Review: Hunter and Fox
Talyn the Dark, one of the immortal Vaerli (aka Breaker of Oaths), hunts the enemies of Caisah of Conhaero, Master of Chaos. As his Hunter, she rides her nykur on the Road or the Void itself to fulfill the bounty on Manesto, Ahouri, and Portree alike, to return them dead or alive to the city of Vnae Rae (aka Perlious and Fair). At the same time Talyn works to undo the Harrowing (aka the Great Conflagration) and fulfill her people’s oaths with the Kindred.
When I joined my first writing group many moons ago one of the first things I was called out on is what Vonda McIntyre calls the Nouns of Doom. So when a novel’s first chapter had such a freshman issue, it made me wary of the rest of the book. My worry was later confirmed.
HUNTER AND FOX (Amazon) is not Philippa Ballantine’s first novel, surprisingly enough. I haven’t read her others, and the cover even has a blurb from Felicia Day, which is why I initially picked it up so eagerly, since I follow her on Goodreads.
There are several PoV characters, but the main four are Talyn, her brother Byre, the talespinner Finn, and the mysterious Equo. They each have a unique viewpoint of the narrative. Talyn is one of a diminishing race, the Vaerli, whose magics were taken away by the Caisah–another immortal with mysterious origins and motives. She made a pact with the Caisah that forces her to do his bidding, but with the promise that he will help to redeem her people. The pact has left her guilt-ridden and scorned, but she is determined to see it through. Byre is the youngest of the existing Vaerli and discovers that perhaps Talyn’s road isn’t the only way to save his people. Finn loves Talyn, but must keep his distance, and it’s because of his love that he risks the Caisah’s wrath by spreading the truth about the Vaerli. Equo and his brother Si and Varlesh at first seem a superfluous trio, but become an interesting part of the story.
HUNTER AND FOX has quite the large cast, with several races, different magics, and various plot lines… all in an itty-bitty book of less than 300 pages. Clearly Ballantine plans on a sequel. But in the meantime every Capital Noun, magical tidbit, and terrain we can possibly journey across is thrown at us. Too ambitious for so short a book, HUNTER AND FOX comes across as rushed and feels contrived as a result of the lack of adequate foreshadowing. We’re whisked from event to event, and even the transitional movements within a scene are abbreviated and had to be re-read. The plot itself is predictable, and the climax felt like Ballantine just wanted to finish the book so she could move on to the sequel.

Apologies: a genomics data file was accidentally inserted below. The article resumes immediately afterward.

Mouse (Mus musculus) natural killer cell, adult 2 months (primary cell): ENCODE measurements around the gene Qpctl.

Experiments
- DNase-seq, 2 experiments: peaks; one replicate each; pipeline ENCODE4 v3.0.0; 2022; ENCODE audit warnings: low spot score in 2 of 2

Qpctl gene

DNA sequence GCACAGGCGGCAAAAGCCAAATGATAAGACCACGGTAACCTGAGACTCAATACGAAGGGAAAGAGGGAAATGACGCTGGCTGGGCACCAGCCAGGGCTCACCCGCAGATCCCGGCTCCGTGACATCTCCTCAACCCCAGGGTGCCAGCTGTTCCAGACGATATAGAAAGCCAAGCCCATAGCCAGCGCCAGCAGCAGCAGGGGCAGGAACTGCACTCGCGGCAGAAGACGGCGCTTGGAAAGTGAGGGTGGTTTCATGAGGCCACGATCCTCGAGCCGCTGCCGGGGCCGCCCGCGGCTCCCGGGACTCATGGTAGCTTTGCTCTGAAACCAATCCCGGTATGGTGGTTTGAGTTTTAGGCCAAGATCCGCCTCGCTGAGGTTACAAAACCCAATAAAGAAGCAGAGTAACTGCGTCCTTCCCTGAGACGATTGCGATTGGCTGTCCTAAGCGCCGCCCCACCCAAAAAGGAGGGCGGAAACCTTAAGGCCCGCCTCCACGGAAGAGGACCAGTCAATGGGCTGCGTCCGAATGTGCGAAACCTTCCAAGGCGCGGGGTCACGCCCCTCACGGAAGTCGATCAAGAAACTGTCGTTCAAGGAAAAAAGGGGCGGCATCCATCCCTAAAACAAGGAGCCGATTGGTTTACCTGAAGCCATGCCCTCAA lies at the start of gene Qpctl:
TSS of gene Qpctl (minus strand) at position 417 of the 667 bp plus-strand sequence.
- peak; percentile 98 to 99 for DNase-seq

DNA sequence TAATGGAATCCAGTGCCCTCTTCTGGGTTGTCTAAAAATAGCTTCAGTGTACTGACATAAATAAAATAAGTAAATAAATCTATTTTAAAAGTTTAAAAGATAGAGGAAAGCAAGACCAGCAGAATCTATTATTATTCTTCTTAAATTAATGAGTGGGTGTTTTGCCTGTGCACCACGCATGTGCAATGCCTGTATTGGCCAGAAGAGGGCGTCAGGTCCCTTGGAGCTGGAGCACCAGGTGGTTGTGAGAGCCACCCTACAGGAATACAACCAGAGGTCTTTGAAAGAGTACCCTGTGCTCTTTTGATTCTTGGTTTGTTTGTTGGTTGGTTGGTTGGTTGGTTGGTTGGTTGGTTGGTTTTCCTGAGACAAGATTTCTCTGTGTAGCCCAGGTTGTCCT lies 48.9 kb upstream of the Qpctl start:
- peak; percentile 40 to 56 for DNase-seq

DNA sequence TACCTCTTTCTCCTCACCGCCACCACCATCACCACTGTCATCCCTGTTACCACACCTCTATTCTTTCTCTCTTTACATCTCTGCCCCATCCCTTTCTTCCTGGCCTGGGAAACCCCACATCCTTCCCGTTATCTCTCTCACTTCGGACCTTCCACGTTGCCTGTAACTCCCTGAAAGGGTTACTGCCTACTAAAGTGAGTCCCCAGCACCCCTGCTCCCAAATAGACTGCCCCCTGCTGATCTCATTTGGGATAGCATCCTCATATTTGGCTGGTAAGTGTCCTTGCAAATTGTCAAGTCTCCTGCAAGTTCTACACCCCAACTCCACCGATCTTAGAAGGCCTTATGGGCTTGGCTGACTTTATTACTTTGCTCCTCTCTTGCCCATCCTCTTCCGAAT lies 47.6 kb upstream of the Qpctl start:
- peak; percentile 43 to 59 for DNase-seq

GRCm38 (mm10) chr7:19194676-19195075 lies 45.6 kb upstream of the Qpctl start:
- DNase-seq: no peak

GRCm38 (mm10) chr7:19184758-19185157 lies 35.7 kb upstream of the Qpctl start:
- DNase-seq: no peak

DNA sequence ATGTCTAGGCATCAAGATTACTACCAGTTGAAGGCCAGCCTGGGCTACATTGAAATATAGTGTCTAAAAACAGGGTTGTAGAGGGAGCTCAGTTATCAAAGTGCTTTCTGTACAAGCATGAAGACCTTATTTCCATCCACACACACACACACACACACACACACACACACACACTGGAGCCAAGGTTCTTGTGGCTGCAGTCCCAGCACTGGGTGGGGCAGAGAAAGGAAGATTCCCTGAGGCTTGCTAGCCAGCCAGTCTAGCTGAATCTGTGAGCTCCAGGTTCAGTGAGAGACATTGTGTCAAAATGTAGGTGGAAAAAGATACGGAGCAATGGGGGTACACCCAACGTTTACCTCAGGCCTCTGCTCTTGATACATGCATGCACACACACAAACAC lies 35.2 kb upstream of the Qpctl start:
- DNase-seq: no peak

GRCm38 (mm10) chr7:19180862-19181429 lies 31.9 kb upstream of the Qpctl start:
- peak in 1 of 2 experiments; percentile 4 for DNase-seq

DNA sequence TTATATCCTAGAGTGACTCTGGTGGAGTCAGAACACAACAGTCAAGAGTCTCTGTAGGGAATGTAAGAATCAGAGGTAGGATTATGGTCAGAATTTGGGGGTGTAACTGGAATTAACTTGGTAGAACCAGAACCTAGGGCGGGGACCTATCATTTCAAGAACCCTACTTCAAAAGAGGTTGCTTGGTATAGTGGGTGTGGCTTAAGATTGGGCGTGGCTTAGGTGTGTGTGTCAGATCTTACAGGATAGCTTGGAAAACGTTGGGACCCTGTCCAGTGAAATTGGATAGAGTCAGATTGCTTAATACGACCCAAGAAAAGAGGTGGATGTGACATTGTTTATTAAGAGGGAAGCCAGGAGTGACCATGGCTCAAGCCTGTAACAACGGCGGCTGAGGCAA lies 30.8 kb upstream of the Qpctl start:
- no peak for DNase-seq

Another problem is the semi-formal prose that is mixed with English colloquialisms and cliches, which makes for an awkward cadence that draws attention to itself. She’s also fond of adjectives, her particular favorite being “wonderful,” as in wonderful food, a wonderful night… you get the idea. There’s the cliche fantasy events such as a torture scene, a masque, the tomboy being made-up and found beautiful–all stuff we’ve seen before. This is an author trying too hard to create high fantasy and falling flat. It isn’t something an editor can fix, it’s a skill an author will either learn on her own, or else switch to a different genre.
In its favor, the characters are an interesting bunch–what we could see of them through all the short scenes and quick transitions. The setting and magic, while both with some new concepts on old ideas, lacked any real depth because Ballantine tried to cram so much information into the story, there was no time to flesh out her ideas. Unfortunately, most readers won’t be patient enough to pick up a second book if the first is too frustrating to read. If she’s lucky, her characters will help her to pull off a sequel.
- Recommended Age: 14+
- Language: None
- Violence: Yes, including a vague torture scene, but not gory or overly bloody
- Sex: Referenced without detail on several occasions